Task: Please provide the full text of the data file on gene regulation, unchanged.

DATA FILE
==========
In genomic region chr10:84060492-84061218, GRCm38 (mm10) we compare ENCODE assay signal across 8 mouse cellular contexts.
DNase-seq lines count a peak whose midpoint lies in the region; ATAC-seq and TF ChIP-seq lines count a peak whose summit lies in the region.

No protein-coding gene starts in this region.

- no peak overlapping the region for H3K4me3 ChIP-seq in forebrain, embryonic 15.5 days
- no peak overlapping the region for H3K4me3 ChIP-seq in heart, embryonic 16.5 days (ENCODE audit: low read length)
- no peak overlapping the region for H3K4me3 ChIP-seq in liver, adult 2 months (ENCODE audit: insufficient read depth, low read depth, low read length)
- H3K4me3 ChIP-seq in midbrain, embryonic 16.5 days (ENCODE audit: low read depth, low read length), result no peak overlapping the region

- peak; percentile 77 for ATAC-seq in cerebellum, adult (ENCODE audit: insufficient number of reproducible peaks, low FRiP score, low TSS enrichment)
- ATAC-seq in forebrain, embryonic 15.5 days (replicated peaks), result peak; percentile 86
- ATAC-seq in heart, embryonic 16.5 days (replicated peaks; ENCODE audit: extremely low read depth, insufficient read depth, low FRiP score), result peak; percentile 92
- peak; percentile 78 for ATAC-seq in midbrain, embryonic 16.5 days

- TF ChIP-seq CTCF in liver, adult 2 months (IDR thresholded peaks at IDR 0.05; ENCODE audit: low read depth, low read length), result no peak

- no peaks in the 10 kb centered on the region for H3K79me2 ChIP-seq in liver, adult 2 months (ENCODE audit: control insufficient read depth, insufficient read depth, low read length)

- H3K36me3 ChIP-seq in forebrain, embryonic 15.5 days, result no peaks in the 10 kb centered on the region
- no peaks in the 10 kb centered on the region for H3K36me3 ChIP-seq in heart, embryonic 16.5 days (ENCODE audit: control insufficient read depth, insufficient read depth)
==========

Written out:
In genomic region chr10:84060492-84061218, GRCm38 (mm10) we compare ENCODE assay signal across 8 mouse cellular contexts.
DNase-seq lines count a peak whose midpoint lies in the region; ATAC-seq and TF ChIP-seq lines count a peak whose summit lies in the region.

No protein-coding gene starts in this region.

- no peak overlapping the region for H3K4me3 ChIP-seq in forebrain, embryonic 15.5 days
- no peak overlapping the region for H3K4me3 ChIP-seq in heart, embryonic 16.5 days (ENCODE audit: low read length)
- no peak overlapping the region for H3K4me3 ChIP-seq in liver, adult 2 months (ENCODE audit: insufficient read depth, low read depth, low read length)
- H3K4me3 ChIP-seq in midbrain, embryonic 16.5 days (ENCODE audit: low read depth, low read length), result no peak overlapping the region

- peak; percentile 77 for ATAC-seq in cerebellum, adult (ENCODE audit: insufficient number of reproducible peaks, low FRiP score, low TSS enrichment)
- ATAC-seq in forebrain, embryonic 15.5 days (replicated peaks), result peak; percentile 86
- ATAC-seq in heart, embryonic 16.5 days (replicated peaks; ENCODE audit: extremely low read depth, insufficient read depth, low FRiP score), result peak; percentile 92
- peak; percentile 78 for ATAC-seq in midbrain, embryonic 16.5 days

- TF ChIP-seq CTCF in liver, adult 2 months (IDR thresholded peaks at IDR 0.05; ENCODE audit: low read depth, low read length), result no peak

- no peaks in the 10 kb centered on the region for H3K79me2 ChIP-seq in liver, adult 2 months (ENCODE audit: control insufficient read depth, insufficient read depth, low read length)

- H3K36me3 ChIP-seq in forebrain, embryonic 15.5 days, result no peaks in the 10 kb centered on the region
- no peaks in the 10 kb centered on the region for H3K36me3 ChIP-seq in heart, embryonic 16.5 days (ENCODE audit: control insufficient read depth, insufficient read depth)